Anwar Mohammed Gargash, the advisor to the Foreign Ministry of the UAE, as always praised the Saudis.
Referring to Saudi moves on the establishment of a legal regime, Gargash said: Saudi efforts are inspiring to ensure stability and cooperation in the Red Sea region, and this, in turn, is a success for diplomacy in the countries of the region.
Saudi Arabia seeks to confront Qatar and Turkey by creating this regime
Saudi Arabia’s most important goal in holding this meeting and the establishment of the regime of the Red Sea is to control the regional rivals, especially Turkey. In the same vein, the Sudanese government, as one of the Red Sea coastal countries, has recently given up the privilege of developing Suakin Island in the Red Sea to Turkey. In fact, Saudi Arabia is trying to prevent some coastal countries’ tendency towards Saudi rivals.
Due to the financial dependence that Saudi Arabia often has on the coast of the Red Sea, Al Saud is trying to prevent a Turkish regime in the coastal waters of the Red Sea by creating a legal regime
Another issue is that Saudi Arabia, with the establishment of the Red Sea legal regime, is trying to prevent the growing influence of Qatar in the coastal countries of the sea. Doha has invested heavily in the Red Sea coastal countries over the past two decades, especially during the last 18 months, and now Saudi Arabia is trying to somehow oppose these investments.
Normalizing relations with Tel Aviv, reassurance for Zionist regime security
The third point is that Saudi action in the establishment of the Red Sea coastal regime has also been linked to the Saudi approach to normalizing relations with Tel Aviv, as Israel also has access to the Red Sea.
Al-Araby Al-Jadeed, a Qatari newspaper wrote: “Given Israel’s access to the Red Sea coast, the formation of this council can be a secret measure to normalize relations with the regime.”
In other words, although Israel didn’t officially attend the Red Sea summit in Riyadh, it welcomed Saudi Arabia’s move to establish a seafront regime in the Red Sea countries.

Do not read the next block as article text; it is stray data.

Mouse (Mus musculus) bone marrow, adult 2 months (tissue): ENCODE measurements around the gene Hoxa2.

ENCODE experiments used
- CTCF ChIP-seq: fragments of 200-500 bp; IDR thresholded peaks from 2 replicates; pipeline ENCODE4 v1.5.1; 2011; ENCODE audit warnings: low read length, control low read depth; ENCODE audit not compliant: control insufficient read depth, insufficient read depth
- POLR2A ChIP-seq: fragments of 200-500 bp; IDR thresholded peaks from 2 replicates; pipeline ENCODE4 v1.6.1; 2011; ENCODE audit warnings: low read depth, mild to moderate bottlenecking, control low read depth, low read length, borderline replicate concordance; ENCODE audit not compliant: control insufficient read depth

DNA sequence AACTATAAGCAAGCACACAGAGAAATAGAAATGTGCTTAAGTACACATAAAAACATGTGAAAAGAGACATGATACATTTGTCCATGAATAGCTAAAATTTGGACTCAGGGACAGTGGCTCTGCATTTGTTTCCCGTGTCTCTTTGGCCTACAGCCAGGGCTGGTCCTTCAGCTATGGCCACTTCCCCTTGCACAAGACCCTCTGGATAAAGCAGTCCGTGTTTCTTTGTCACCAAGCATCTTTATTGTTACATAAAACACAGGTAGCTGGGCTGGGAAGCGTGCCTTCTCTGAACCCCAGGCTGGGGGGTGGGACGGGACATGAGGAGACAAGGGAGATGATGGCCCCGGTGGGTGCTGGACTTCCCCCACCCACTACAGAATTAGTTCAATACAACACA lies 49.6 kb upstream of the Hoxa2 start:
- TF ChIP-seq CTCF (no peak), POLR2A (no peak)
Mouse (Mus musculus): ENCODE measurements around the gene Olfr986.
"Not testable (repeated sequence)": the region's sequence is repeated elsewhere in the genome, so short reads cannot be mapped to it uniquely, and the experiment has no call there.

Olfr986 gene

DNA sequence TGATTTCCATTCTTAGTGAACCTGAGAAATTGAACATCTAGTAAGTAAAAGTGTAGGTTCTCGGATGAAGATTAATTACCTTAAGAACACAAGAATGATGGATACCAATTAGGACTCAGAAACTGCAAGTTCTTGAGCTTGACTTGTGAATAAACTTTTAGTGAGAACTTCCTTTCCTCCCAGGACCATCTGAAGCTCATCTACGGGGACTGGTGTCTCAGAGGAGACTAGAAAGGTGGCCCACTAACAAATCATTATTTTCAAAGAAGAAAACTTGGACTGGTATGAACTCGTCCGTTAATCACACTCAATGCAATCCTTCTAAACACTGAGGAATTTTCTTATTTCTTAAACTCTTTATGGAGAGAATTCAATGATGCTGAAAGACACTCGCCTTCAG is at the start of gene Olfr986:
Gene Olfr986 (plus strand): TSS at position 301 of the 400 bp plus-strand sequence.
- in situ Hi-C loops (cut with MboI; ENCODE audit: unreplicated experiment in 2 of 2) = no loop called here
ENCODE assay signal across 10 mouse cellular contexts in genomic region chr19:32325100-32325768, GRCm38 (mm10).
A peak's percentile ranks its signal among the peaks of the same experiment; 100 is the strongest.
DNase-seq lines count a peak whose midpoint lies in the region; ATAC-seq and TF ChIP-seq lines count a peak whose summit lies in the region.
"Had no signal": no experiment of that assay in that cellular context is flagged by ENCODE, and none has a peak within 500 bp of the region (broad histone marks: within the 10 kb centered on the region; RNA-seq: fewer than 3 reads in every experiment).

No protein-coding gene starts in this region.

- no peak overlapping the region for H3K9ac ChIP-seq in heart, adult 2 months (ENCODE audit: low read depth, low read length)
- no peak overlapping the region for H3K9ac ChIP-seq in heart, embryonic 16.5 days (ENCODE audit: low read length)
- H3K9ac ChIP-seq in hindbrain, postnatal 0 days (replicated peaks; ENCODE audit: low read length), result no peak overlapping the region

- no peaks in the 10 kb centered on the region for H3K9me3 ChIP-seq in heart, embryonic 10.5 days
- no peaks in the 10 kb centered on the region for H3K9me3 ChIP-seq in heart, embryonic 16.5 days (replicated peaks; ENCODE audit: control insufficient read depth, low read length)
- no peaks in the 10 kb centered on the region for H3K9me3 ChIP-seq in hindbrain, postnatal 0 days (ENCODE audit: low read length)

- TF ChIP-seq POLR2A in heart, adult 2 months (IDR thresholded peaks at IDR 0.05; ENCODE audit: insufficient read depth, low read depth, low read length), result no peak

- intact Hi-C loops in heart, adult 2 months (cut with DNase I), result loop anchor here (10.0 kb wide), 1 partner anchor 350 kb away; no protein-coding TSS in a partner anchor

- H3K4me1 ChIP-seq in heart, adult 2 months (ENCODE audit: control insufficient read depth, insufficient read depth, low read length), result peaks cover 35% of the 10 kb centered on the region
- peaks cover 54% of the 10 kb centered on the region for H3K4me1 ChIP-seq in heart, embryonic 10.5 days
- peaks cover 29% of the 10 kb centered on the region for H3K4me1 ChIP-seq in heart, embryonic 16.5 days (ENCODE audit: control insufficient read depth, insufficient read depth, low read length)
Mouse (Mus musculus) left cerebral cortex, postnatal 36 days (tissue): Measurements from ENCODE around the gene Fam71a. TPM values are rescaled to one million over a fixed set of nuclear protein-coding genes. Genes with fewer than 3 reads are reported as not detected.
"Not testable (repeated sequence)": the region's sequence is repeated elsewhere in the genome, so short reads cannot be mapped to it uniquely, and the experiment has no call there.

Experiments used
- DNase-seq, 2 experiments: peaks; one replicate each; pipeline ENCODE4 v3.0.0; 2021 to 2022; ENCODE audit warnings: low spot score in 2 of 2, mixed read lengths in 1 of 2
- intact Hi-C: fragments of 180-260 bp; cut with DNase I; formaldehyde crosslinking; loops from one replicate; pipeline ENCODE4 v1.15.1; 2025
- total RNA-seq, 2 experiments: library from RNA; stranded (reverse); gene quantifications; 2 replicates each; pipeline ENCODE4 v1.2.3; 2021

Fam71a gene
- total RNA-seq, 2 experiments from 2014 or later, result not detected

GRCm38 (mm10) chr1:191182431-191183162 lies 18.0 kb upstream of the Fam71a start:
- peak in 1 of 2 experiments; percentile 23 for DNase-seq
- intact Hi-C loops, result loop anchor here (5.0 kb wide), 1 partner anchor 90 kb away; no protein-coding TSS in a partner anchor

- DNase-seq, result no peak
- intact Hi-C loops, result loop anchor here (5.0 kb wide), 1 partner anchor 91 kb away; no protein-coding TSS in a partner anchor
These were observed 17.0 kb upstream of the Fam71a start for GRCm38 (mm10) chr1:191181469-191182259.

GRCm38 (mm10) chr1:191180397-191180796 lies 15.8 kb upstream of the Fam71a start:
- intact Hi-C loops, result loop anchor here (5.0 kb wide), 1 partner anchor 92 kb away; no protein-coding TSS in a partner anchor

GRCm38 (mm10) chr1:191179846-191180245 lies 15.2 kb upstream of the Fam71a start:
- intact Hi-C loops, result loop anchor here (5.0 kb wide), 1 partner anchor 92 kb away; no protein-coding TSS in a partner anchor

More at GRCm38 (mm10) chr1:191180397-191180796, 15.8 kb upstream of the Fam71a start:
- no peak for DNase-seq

In any case, the Red Sea and the Gulf of Aden regime can be called a kind of alignment between Saudi Arabia and the Zionist regime, which many observers believe is to protect the interests of the U.S. and Israel in the region.
It is noteworthy that the countries participating in this regime are mainly the countries that are present in the anti-Yemeni coalition. This regime is, in fact, a supporter of Israel, and the Saudis are contributing to this issue, especially since U.S. President Donald Trump has repeatedly said that if it were not for Saudi Arabia, Israel would have faced many challenges.
The King Salman plan is in line with the U.S. geopolitical and economic issues in creating a complete map of the Saudi-led region. The road map is based on the disintegration of countries and destruction of the Palestinian cause in favor of the Zionist regime. The Saudis and the Emirati chant slogans on the security and stability of Yemen, but in reality, the creation of this regime of the Red Sea and the Gulf of Aden is in line with the security of the Zionist regime.
The announcement of a new regime by the Saudis is evidence of ongoing developments in the region and the introduction of a regional and international power struggle to control the movement of world trade. The Americans are pursuing their plans through their devices, the Saudis and the Emirate
Riyadh’s spider’s dream against Iran
Meanwhile, analysts believe the Saudis’ acts are aligned with the Israelis against Iran. Amani El Taweel, expert of the Al Ahram Center for Political and Strategic Studies (ACPSS) has announced to Al-Mesri news website: “The Red sea security is an important issues that has long been proposed to support its coastal countries that are Egypt, Saudi Arabia, Yemen, Somalia, Djibouti, Eritrea, Sudan, Jordan, and Palestine. Previously, proposals were made by the Arab League, the European Union, the Egyptian Foreign Ministry and one of the major study centers in the UAE, but these proposals were not implemented.”